A new study suggests that even days that are an average of 90 degrees Fahrenheit, or 32 Celsius, might have long-term, negative impacts on developing fetuses. The stress of the hot weather might show up as reduced human capital once those fetuses reach adulthood.
Maya Rossin-Slater, a health-policy professor at Stanford University, said she and her team wanted to understand the long-term consequences of climate change on people. For the study, published today in the Proceedings of the National Academy of Sciences, she and other researchers looked at data on births, weather, and earnings in half the states in the United States. For a given county, on a given day, they measured how many days above 90 degrees a child born that day would have experienced during gestation and during their first year of life. They then compared that person’s salary as an adult to someone born in that same county on that same day in other years.
In addition to birthday and county, the researchers also controlled for gender and race. Rossin-Slater said it is unlikely the difference in earnings could be explained by something other than heat.
“It’s really hard to figure out what else it could be. They set up a really good study design,” said Kathryn Grace, a professor of geography, environment, and society at the University of Minnesota, who was not involved in the study.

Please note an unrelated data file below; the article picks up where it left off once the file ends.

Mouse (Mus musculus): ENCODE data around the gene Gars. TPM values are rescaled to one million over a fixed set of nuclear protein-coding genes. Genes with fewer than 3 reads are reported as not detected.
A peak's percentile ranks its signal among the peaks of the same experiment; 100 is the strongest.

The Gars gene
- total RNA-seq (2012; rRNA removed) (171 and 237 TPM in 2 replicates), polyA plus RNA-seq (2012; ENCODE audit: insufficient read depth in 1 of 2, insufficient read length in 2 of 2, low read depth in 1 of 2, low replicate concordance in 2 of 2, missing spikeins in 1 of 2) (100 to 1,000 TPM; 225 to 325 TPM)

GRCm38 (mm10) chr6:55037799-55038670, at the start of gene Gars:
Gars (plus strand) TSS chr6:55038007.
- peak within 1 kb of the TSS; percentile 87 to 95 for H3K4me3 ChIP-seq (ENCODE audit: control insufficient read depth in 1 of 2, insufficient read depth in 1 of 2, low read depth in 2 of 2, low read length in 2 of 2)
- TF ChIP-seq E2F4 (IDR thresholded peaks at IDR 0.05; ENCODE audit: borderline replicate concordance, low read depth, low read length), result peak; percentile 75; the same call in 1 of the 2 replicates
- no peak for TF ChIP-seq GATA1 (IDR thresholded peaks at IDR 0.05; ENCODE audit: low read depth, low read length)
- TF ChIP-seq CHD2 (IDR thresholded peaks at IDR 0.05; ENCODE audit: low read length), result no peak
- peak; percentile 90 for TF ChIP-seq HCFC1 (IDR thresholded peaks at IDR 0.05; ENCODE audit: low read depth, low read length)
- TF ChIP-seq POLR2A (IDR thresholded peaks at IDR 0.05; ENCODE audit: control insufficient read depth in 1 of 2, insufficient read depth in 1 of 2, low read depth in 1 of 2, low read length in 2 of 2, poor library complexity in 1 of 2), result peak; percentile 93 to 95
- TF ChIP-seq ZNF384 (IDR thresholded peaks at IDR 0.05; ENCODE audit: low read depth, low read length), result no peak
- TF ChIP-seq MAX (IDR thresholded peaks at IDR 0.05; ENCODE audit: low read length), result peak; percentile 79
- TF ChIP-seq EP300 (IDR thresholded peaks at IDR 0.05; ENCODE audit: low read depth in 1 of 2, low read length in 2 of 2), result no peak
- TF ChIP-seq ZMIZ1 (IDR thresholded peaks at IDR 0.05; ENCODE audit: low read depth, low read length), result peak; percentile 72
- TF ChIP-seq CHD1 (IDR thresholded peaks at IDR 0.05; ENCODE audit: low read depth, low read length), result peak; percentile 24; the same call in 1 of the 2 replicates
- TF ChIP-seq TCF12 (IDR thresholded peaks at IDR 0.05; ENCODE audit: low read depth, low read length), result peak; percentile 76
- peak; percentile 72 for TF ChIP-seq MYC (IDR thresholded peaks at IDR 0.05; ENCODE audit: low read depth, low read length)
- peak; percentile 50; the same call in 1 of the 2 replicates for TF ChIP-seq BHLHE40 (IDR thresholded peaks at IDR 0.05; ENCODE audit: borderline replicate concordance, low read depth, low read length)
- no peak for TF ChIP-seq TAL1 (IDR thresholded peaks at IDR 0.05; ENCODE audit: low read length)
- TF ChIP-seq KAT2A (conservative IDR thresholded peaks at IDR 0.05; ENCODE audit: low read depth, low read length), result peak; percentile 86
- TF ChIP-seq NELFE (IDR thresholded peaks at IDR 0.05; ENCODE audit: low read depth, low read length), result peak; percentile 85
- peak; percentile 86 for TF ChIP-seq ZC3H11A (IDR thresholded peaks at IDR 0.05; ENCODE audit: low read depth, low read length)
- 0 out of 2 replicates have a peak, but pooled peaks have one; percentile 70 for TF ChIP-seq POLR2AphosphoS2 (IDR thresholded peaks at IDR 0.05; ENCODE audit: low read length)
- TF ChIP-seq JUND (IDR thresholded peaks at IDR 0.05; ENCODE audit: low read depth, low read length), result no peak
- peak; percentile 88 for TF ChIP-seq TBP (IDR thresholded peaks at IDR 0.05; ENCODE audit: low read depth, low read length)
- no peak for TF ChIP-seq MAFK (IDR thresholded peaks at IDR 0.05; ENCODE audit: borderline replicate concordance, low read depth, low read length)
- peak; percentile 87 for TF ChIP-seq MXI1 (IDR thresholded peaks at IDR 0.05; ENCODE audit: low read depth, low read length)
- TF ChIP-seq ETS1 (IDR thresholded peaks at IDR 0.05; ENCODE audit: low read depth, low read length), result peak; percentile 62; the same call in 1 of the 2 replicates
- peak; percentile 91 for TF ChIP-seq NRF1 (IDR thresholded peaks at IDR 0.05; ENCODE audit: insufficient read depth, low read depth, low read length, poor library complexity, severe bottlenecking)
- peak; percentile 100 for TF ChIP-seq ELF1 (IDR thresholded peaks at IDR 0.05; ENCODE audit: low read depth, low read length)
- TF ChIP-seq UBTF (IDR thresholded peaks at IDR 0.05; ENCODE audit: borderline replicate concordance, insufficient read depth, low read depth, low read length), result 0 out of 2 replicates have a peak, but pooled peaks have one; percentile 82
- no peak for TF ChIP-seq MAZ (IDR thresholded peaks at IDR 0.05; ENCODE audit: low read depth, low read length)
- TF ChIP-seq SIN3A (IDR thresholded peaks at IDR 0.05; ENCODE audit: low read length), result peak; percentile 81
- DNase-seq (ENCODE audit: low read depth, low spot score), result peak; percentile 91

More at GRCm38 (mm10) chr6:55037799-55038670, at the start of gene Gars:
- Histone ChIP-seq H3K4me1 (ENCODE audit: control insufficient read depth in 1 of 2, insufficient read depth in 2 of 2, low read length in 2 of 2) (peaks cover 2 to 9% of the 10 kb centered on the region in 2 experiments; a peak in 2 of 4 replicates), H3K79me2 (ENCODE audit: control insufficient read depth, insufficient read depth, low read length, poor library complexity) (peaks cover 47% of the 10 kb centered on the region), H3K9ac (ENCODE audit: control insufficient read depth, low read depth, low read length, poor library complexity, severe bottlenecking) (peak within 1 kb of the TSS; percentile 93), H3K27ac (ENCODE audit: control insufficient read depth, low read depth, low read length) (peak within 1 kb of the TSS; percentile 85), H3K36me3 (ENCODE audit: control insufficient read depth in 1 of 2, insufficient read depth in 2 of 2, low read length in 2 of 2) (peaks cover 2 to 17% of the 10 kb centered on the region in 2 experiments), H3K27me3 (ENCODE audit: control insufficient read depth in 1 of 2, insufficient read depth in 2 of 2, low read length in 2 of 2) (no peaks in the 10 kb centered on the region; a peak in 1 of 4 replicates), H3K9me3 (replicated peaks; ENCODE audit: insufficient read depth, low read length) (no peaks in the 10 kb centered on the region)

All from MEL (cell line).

What’s more, the study used data from the 1970s, when more and more people were installing air conditioners in their houses. The researchers found the difference in earnings went away in areas where most people got air conditioners installed.
It’s not entirely clear how hot temperatures would be causing this dip in earnings. Fetuses and infants are especially sensitive to heat because they don’t yet have the ability to self-regulate their body temperatures. Rossin-Slater said there are three potential pathways by which being too hot could impact the fetus: The heat could overstress it, which could affect the child’s health. Heat could also affect how nutrients are delivered to the fetus, or harm its cognitive development, and thus potentially things like focus or self-control.
Still, he said, the authors could be missing some other variables that could be contributing to adult salaries, and it’s not clear that adult salaries are a marker of good health. The overall message from the study, to him, should be that “there are clear health risks to extreme heat, and those risks are worse during the critical periods of development.” (In the study, there was no effect on earnings for children older than 12 months either way.)
Women shouldn’t get too worried if they are pregnant and living in a warm area, Rossin-Slater cautioned. The difference in earnings was small, after all, and nothing happened to the air-conditioned babies.
But that also doesn’t mean we should look to AC to solve all our climate-change woes. Air conditioning isn’t free, and people in the developing world—which is hotter—are more likely not to have access to it.
“In poor countries, we can sometimes be like, ‘Oh, it’s food insecurity, it’s drought, it’s not temperature,’” Grace said. “This is a place for us to start thinking about what physical environments do to our health.”
ABOUT THE AUTHOR
OLGA KHAZAN is a staff writer at The Atlantic.